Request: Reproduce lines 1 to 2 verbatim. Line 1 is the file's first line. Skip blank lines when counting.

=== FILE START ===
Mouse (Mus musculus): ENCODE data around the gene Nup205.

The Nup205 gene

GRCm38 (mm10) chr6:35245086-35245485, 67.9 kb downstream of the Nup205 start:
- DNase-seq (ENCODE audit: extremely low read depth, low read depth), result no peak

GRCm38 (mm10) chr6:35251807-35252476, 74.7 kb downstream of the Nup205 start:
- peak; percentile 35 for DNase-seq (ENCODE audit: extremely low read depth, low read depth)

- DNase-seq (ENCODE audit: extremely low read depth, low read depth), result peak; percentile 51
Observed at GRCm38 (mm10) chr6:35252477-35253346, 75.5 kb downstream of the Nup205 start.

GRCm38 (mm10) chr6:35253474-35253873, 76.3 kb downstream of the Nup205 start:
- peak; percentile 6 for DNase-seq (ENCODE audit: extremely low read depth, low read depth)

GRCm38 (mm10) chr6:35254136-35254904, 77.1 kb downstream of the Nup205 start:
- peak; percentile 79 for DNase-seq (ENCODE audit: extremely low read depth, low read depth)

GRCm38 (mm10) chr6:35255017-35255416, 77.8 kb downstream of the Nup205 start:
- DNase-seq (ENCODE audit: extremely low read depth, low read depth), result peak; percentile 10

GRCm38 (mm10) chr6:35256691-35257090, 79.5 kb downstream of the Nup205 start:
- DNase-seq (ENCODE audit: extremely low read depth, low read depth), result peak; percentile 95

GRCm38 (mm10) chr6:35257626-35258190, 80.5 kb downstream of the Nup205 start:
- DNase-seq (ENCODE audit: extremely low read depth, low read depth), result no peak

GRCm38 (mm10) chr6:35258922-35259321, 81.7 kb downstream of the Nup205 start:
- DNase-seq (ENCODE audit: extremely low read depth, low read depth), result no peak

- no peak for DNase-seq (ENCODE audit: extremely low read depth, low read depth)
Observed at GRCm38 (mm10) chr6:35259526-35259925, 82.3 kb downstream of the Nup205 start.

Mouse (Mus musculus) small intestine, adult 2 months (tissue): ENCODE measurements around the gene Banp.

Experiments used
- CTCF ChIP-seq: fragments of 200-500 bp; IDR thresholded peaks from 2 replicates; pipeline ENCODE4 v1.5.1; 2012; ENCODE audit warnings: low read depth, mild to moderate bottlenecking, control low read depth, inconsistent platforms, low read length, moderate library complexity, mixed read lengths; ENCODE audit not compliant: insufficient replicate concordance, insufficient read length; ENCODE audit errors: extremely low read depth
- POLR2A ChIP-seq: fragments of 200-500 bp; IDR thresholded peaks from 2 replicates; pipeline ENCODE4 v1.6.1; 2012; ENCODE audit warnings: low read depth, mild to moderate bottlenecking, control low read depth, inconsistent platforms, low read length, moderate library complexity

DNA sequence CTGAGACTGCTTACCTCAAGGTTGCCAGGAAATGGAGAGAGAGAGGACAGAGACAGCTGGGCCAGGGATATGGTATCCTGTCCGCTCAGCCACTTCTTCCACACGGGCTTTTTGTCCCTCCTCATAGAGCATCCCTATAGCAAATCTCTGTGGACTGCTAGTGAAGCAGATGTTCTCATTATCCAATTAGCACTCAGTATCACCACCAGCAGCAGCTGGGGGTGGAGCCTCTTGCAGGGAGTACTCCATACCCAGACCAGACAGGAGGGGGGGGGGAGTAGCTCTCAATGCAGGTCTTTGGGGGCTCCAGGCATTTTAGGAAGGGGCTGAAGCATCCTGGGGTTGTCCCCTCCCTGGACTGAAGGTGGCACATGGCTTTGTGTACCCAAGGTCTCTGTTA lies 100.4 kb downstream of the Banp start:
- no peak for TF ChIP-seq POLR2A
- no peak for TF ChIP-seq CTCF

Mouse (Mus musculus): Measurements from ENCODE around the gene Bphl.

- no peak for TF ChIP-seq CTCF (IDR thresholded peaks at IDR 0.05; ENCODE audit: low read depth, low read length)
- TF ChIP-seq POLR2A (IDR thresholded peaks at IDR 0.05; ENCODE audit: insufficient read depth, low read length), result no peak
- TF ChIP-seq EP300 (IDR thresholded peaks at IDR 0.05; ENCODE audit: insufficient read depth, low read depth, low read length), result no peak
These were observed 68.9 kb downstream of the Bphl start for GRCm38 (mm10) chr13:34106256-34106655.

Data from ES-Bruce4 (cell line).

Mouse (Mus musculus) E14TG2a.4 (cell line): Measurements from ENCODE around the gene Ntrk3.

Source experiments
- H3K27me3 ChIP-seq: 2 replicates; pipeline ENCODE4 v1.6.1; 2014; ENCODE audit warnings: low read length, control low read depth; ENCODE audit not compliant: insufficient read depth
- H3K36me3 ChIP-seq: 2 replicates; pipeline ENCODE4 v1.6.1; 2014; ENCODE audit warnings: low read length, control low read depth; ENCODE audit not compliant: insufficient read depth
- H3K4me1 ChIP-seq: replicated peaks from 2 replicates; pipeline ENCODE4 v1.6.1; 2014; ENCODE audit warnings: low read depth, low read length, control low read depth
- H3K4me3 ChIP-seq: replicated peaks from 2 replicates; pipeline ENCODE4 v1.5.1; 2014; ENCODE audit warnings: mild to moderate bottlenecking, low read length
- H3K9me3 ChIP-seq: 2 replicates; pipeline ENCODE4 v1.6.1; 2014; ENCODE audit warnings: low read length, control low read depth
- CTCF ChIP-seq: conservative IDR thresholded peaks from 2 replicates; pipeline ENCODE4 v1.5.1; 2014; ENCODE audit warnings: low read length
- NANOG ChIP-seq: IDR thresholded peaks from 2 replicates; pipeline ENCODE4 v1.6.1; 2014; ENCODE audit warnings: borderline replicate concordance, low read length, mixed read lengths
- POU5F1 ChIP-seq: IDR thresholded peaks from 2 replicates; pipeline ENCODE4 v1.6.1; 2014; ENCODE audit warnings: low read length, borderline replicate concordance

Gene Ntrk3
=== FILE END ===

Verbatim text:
Mouse (Mus musculus): ENCODE data around the gene Nup205.

The Nup205 gene